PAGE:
Tuesday, July 15, 2008

Zimbabwe's Christian churches reject Mugabe victory

Robert Mugabe ralling supporters
Mugabe's Inauguration Ceremony

Victim of violence:11 months old Blessing Mabhena whose legs an feet were broken by Mugabe loyalist soldiers with the ZANU-PF.Doctors doubt he will ever walk...
Victim of ZANU-PF violence Angela Campbell still unconcious after the severe beatings
Victim of ZANU-PF violence farmer Ben Freeth
Victim of ZANU-PF violence farmer Mike Campbell
HARARE-Zimbabwe's Christian community has rejected President Robert Mugabe's re-election last month as marred by violence and intimidation and expressed support for efforts to form a government of national unity.In a statement obtained by Reuters on Tuesday, the heads of all the churches in the predominantly Christian country said the race between Mugabe and opposition leader Morgan Tsvangirai was marked by the worst violence since independence in 1980.Tsvangirai pulled out of a run-off ballot last month, citing a campaign of intimidation and killings by Mugabe supporters that Western governments said made his re-election illegitimate.U.S. President George W. Bush said on Tuesday he was disappointed Russia and China had vetoed broader sanctions against Mugabe and other Zimbabwean officials, but said the United States may impose tougher penalties of its own.In their statement, the Zimbabwean churches said they were "ready and committed to partner with all efforts that will result in a transitional authority and subsequently a government of national unity, to bring peace stability and reconciliation within the nation.The Heads of Christian Denominations said the torture, murder, abductions, displacement and psychological trauma had fatally undermined the election."Our conclusion is that the will of the people of Zimbabwe was not given authentic expression during these elections," they said, adding that the violence was continuing.Mugabe, 84, in power since the end of British rule, blames the opposition for the bloodshed.Tsvangirai has demanded the government halt all attacks on his supporters as one of several pre-conditions to negotiating with Mugabe's ruling ZANU-PF.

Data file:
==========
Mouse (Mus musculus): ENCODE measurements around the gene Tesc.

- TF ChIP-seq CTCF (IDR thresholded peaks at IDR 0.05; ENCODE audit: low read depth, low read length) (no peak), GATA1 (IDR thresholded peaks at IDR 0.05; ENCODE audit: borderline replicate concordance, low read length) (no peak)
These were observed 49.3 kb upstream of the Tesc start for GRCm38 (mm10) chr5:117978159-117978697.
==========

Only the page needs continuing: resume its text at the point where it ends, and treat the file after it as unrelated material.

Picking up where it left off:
Preliminary talks between Tsvangirai's MDC, a smaller faction of the party and ZANU-PF appear to have stalled despite the efforts of South African mediators to get all three to agree to a framework for more substantial negotiations.An opposition source said on Tuesday the talks were set to resume on Wednesday.Tsvangirai topped the first round but failed to get the absolute majority needed to avoid a second ballot.He wants an African Union envoy named to help mediate talks, something South African Deputy Foreign Affairs Minister Aziz Pahad rejected on Tuesday.South Africa and other AU members are pressuring Mugabe and Tsvangirai to accept a power-sharing deal similar to the one that ended post-election violence in Kenya earlier this year.African leaders see a unity government as the way to avert a spread of violence and total economic collapse in Zimbabwe, which has the world's highest inflation rate, estimated at more than 2 million percent, and chronic food and fuel shortages.The United States and Britain, among Mugabe's fiercest critics, have called on African nations to take a tougher stand on his government and Bush said Washington could act alone."I think the thing we need to do now is for us to analyze whether or not we can have some bilateral sanctions on the regime leaders," he said in Washington.
As in the days of Noah....

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